AMD's Radeon VII Is a Great Gaming Card, But That's Just the Beginning

Illustration for article titled AMD's Radeon VII Is a Great Gaming Card, But That's Just the Beginning

AMD’s fighting competitors on all fronts. It’s battling Intel in the CPU space, with each company advertising more cores and tacking on more features to woo users (and manufacturers) away from the other. Yet its battle against Nvidia in the GPU space is different. While Nvidia comfortably dominates the high-end space, AMD has been content to offer cheaper cards with comparable power in the mid-range and below. The Radeon VII, AMD’s new $700 card—the first 7nm GPU to ship to consumers—is intended to take on Nvidia’s very best cards. What’s surprising is that it isn’t just as good as Nvidia’s best—sometimes it’s better.


It’s a surprise that the Radeon VII is impressive because it’s based on the Vega architecture that AMD introduced in 2017. It’s the same architecture found in its Ryzen CPUs with integrated graphics, and it’s the same architecture found in the Vega 56 and 64 graphics cards, which launched back in August 2017 and sold for $400 and $500 respectively. A $700 card based on a two-year-old architecture feels like a bad deal when you consider that Nvidia also has a card that starts at $700, the RTX 2080. The RTX 2080 is based on Nvidia’s Turing architecture, which launched late last year and is still rolling out. The 2080 also has ray tracing support, which the Radeon VII is not equipped for and may not gain support for later via software updates.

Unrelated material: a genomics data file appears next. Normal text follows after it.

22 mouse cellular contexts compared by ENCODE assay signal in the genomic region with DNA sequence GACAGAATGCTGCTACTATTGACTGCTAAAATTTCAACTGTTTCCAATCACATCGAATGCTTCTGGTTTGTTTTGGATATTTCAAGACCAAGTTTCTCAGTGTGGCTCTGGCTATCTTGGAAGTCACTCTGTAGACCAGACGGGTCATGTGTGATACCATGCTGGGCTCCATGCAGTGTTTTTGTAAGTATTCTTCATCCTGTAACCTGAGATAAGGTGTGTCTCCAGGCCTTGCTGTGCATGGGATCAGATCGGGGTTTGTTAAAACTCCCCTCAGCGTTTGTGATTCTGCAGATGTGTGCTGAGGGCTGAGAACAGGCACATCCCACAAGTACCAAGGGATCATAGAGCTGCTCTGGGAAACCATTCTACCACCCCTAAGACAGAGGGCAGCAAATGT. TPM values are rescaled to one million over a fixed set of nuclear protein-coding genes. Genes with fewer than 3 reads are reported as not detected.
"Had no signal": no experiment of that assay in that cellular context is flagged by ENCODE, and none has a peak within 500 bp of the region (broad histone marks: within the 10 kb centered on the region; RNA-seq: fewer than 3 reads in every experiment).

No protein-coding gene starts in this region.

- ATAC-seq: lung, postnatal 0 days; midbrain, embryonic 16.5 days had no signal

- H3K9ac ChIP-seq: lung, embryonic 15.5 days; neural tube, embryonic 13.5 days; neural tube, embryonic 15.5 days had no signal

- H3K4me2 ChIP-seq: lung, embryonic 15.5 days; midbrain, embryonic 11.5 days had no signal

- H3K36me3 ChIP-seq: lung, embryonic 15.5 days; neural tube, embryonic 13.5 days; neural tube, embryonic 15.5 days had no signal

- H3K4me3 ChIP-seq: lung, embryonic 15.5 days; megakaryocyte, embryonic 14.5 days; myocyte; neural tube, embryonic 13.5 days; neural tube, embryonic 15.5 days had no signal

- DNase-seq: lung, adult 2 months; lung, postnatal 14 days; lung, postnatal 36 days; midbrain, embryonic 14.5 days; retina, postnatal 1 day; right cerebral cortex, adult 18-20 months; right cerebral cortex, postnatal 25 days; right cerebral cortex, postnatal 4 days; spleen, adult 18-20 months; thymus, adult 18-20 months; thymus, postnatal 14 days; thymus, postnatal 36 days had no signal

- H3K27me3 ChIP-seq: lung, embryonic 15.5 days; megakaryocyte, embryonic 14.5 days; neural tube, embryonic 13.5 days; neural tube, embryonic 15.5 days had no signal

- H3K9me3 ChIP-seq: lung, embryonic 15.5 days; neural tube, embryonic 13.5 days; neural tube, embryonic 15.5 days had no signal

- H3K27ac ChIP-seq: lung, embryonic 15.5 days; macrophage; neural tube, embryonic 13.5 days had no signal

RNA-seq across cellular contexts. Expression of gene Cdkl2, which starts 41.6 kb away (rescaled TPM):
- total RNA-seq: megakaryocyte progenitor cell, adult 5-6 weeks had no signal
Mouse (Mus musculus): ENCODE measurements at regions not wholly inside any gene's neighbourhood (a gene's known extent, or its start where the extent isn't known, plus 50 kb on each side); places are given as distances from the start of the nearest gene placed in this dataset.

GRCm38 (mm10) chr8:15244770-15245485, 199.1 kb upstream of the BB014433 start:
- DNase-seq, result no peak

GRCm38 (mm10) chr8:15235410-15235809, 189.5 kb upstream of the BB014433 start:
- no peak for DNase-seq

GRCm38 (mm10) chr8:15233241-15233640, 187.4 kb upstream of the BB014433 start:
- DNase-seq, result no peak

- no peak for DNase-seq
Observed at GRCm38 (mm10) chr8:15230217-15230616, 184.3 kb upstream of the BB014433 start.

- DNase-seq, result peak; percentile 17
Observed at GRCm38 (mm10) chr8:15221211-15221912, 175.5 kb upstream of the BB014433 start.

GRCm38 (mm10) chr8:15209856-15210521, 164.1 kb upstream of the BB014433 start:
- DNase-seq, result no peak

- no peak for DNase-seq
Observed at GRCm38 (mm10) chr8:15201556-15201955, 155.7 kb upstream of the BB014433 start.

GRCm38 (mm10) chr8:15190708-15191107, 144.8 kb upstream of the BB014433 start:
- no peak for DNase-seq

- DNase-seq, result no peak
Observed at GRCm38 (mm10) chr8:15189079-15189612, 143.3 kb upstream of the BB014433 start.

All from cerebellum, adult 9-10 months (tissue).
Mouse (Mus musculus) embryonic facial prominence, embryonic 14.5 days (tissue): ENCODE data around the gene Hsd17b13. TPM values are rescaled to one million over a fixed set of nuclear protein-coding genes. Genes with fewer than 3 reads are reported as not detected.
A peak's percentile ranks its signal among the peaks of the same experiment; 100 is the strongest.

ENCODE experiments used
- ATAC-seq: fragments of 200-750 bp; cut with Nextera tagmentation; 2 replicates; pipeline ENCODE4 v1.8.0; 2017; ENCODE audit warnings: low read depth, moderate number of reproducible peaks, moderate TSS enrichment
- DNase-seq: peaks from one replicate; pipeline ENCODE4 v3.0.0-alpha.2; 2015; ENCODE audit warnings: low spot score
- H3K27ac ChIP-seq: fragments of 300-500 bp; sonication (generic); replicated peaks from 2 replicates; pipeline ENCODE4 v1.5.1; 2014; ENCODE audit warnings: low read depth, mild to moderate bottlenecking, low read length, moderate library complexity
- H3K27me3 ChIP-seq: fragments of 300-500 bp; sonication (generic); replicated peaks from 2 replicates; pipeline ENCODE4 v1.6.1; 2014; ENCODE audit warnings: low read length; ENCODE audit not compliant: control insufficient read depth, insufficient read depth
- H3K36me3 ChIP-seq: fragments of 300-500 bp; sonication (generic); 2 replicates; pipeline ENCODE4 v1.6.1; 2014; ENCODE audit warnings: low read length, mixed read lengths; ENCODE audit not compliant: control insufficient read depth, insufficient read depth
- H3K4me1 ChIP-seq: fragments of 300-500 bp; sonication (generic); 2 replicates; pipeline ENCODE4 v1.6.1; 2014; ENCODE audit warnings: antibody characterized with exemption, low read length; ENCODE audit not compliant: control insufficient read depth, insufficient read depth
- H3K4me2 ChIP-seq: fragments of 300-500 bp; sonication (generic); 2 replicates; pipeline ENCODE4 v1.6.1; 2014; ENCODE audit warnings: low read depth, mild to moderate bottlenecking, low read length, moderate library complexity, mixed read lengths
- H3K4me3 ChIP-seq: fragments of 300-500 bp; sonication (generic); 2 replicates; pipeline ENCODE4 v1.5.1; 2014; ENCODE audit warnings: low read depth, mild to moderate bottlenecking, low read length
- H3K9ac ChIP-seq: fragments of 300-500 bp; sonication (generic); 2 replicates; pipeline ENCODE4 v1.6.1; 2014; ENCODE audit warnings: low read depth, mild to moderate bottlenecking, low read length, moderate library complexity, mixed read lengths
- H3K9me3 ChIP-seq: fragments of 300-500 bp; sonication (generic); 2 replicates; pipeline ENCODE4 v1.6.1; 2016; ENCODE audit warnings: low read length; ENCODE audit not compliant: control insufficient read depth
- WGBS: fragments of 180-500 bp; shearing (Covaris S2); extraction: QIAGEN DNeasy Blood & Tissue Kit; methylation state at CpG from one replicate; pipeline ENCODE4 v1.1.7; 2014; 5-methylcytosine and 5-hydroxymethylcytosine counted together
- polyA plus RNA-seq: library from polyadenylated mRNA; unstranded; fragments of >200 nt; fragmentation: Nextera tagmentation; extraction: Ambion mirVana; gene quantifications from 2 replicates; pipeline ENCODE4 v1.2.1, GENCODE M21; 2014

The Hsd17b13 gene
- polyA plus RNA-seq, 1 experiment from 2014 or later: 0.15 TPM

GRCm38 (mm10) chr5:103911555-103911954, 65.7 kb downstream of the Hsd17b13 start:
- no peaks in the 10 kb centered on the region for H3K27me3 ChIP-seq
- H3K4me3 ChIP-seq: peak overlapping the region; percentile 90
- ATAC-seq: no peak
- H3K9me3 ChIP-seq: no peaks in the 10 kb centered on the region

So there’s an immediate question of why you should buy this expensive GPU based on some old architecture. AMD believes that the reasons are two-fold. One it’s based on a 7nm node (hence the name). Earlier Vega chips come from a 14nm node, and Nvidia’s Turing GPUs are on a 12nm node. The node’s size usually translates to the size of the chip itself. A smaller node means a smaller chip which means data should travel faster and the chip should require less energy.

But the Radeon VII processor isn’t that much smaller than the ones found in the Radeon 64 and 56—because AMD’s used the extra space to cram in more memory. The Radeon VII has is that it’s loaded with twice the memory of most other consumer-grade cards, and it’s not just any memory. AMD jammed in 16GB of HBM2 memory, which has nearly twice the bandwidth of the GDDR6 found in Nvidia’s cards.

Those four rectangles surrounding the larger rectangle are the 16GB of HBM2 memory. It’s a lot.
Those four rectangles surrounding the larger rectangle are the 16GB of HBM2 memory. It’s a lot.
Photo: Alex Cranz (Gizmodo)

In theory, this extra memory, coupled with the shrinking die size of the GPU, should allow AMD’s aging architecture to be competitive with Nvidia’s shiny new stuff. AMD told me ahead of my testing that it wouldn’t necessarily beat the RTX 2080 every time, just some of the time. Games, especially the AAA titles that truly tax a high-end GPU, often have soft caps for the amount of GPU memory they can call on. That cap is 11GB, the same amount of memory found in the RTX 2080 Ti which starts at $1000. That means 5GB of the Radeon VII’s memory is wasted on a lot of games.